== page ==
Koin 6 News Story (Flash Video)
Olivia was born on January 6, 2001. She was four weeks early and
showed no signs of being premature. Weighing in at 7.1 pounds, Olivia
was healthy, happy and full of life. As an infant and even now,
Olivia’s eyes are magical and her smile both heartwarming
and infectious. She loves to sing and knows every word to every
nursery rhyme known to mankind.
is the older of two girls. Her younger sister, Eva, is the apple
of her eye. When Eva was born, my husband, Mark, and I, created
a birth announcement with a picture of Olivia holding her baby sister.
The top of the announcement read, "My sister, My friend, My
soul mate for life". It is our belief that the greatest gift
you can give a child is a sibling. Not for one single second can
we imagine having one without the other. The joy Mark and I experience
from watching our two girls interact is absolutely indescribable.
We are so fortunate to be their parents!
Over the course of Olivia’s first 20 months of life, she
experienced several ear infections, two sets of ear tubes, her tonsils
and adenoids removed, was diagnosed with a mild hearing loss, and
immediately fitted for hearing aids.
Between the ages of two and three and a half, Olivia received her
third set of ear tubes and was actively seeing a hearing specialist,
speech therapist and occupational therapist at Oregon’s Hearing
and Speech Institute located in Portland, Oregon. In addition, she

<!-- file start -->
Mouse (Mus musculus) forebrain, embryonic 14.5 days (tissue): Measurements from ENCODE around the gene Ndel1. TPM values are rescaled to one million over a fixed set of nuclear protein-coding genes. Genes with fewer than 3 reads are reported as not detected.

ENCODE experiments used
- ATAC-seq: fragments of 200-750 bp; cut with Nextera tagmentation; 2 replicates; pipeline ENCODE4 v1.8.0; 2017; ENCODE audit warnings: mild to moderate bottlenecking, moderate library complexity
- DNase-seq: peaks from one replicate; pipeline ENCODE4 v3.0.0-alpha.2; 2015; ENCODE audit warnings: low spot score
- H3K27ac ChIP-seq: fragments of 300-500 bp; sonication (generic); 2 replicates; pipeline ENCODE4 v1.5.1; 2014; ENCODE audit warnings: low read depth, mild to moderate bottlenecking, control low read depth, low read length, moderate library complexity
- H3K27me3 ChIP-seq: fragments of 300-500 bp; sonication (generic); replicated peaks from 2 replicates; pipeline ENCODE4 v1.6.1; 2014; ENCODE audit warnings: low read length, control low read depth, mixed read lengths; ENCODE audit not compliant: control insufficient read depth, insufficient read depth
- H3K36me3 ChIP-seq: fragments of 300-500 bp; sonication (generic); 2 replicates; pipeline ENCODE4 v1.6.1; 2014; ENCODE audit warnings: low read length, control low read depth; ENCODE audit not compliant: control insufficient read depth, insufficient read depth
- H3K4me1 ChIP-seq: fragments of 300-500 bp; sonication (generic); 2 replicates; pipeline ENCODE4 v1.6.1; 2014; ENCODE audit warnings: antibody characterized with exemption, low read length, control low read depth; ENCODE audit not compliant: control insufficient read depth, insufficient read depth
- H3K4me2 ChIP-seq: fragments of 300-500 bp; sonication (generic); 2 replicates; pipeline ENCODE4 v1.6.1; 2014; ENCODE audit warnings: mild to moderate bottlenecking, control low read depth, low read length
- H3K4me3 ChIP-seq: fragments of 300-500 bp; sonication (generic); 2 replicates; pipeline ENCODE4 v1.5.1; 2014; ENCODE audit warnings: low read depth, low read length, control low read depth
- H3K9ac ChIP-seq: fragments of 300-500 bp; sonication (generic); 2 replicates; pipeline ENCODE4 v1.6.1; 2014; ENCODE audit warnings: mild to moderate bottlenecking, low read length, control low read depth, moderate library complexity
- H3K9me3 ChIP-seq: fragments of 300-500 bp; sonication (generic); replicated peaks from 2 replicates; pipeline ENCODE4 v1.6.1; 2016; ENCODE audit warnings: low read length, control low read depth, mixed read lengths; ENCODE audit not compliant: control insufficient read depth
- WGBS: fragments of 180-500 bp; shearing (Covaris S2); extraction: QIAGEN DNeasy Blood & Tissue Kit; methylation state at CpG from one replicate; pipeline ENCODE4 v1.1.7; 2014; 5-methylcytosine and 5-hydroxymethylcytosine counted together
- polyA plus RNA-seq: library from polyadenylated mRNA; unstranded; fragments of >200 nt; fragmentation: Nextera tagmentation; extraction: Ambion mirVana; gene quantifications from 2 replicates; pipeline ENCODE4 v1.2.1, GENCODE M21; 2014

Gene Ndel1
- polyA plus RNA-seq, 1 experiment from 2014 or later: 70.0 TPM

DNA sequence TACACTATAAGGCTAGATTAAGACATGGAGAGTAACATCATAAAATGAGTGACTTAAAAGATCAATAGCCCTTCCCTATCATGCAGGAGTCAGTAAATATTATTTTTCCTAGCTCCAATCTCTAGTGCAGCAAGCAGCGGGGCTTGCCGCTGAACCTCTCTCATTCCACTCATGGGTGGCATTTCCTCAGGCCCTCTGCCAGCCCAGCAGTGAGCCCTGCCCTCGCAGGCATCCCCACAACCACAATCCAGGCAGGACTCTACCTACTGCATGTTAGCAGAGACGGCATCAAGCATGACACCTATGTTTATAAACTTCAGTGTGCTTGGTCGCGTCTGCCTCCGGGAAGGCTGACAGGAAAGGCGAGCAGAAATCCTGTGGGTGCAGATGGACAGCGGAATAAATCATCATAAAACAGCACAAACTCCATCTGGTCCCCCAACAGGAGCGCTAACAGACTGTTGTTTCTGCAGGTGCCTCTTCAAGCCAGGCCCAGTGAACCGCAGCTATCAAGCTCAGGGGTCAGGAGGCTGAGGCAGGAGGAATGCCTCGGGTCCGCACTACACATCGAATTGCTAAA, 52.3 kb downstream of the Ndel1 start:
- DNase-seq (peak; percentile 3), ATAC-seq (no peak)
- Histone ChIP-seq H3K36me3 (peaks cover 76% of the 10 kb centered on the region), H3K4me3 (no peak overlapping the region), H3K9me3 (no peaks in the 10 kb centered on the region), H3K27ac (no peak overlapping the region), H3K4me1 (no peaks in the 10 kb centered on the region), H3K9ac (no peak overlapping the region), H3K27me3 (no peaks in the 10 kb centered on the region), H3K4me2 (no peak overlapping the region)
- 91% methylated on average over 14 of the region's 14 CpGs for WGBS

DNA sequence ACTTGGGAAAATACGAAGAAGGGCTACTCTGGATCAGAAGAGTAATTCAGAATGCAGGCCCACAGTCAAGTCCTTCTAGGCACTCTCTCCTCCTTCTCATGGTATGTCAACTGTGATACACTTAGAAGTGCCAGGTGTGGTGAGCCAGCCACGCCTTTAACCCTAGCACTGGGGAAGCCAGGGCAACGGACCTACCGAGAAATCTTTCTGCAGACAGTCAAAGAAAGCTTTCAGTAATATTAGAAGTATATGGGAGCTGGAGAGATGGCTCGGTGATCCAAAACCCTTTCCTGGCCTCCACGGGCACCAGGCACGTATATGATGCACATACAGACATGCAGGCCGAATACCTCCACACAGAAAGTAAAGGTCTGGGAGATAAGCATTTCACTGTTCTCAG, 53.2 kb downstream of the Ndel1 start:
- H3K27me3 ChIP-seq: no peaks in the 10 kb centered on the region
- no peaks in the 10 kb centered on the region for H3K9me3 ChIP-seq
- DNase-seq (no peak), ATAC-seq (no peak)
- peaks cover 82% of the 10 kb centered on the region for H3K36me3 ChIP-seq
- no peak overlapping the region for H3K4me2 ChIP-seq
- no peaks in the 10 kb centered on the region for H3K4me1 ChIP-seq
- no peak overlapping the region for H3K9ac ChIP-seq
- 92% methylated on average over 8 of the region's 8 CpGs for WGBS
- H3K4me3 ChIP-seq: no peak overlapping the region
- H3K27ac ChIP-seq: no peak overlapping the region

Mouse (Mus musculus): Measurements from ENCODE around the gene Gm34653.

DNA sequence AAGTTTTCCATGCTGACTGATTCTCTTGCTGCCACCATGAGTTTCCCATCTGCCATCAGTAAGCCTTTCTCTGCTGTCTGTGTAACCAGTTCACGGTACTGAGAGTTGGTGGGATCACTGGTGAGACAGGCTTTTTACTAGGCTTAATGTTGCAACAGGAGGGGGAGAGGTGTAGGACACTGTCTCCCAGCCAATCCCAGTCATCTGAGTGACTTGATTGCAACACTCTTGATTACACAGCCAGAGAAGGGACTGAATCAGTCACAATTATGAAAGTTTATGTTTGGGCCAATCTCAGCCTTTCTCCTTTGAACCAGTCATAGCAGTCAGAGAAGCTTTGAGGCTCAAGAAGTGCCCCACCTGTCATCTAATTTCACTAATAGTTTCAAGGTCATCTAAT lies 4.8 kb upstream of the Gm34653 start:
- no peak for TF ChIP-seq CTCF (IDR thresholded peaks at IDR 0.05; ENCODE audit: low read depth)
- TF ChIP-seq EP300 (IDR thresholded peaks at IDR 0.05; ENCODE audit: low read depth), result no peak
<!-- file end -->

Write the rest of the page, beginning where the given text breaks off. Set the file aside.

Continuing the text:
was involved in Early Intervention through the public school system.
Olivia was a mystery to all of her therapists and physicians. And
as her mother, I instinctively knew that what Olivia was experiencing
was so much more than “developmental delays”. I never
stopped searching, and I never accepted “I don’t know”
for an answer.
Through the guidance of Olivia’s pediatrician, Dr. Audrey
Unrau, Mark and I took Olivia to see a geneticist at Emanuel Children’s
Hospital also in Portland, OR. Through three long months of testing,
a diagnosis was confirmed. Our worst nightmare became a reality.
On November 16, 2004, Olivia was diagnosed with Sanfilippo Syndrome,
there is not a cure for this disease, we miraculously came upon
treatment being done at Duke University in Durham, NC under the
care of Dr. Joanne Kurtzberg. If Olivia is accepted into the treatment
program, she will be the 15th child in the world with Sanfilippo
to undergo the treatment. Even with treatment, Dr. Kurtzberg cannot
guarantee that Olivia will ever advance developmentally beyond where
she is right now. It is not ruled out, just not guaranteed. The
treatment will, however, stop the progression of her disease and
provide her with a happier and calmer life. She will still be able
to see and hear and feel the world around her. She will be able
to walk, run, jump, hug, kiss, laugh and play. She will have her
life. We just don’t know for how long.
We invite you on our journey and hope you’ll stay with us
every step of the way.
Annalee & Mark - Olivia’s parents